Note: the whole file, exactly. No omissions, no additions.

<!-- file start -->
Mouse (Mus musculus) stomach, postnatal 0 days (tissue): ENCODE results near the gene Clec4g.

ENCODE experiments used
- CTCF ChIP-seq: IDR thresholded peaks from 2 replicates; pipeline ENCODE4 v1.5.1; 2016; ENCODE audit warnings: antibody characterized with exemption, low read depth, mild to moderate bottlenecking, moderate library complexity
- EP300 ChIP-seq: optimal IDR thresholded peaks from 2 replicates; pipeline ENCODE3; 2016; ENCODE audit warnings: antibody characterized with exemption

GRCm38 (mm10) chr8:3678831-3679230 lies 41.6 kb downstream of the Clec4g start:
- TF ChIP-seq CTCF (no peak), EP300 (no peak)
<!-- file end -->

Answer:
Mouse (Mus musculus) stomach, postnatal 0 days (tissue): ENCODE results near the gene Clec4g.

ENCODE experiments used
- CTCF ChIP-seq: IDR thresholded peaks from 2 replicates; pipeline ENCODE4 v1.5.1; 2016; ENCODE audit warnings: antibody characterized with exemption, low read depth, mild to moderate bottlenecking, moderate library complexity
- EP300 ChIP-seq: optimal IDR thresholded peaks from 2 replicates; pipeline ENCODE3; 2016; ENCODE audit warnings: antibody characterized with exemption

GRCm38 (mm10) chr8:3678831-3679230 lies 41.6 kb downstream of the Clec4g start:
- TF ChIP-seq CTCF (no peak), EP300 (no peak)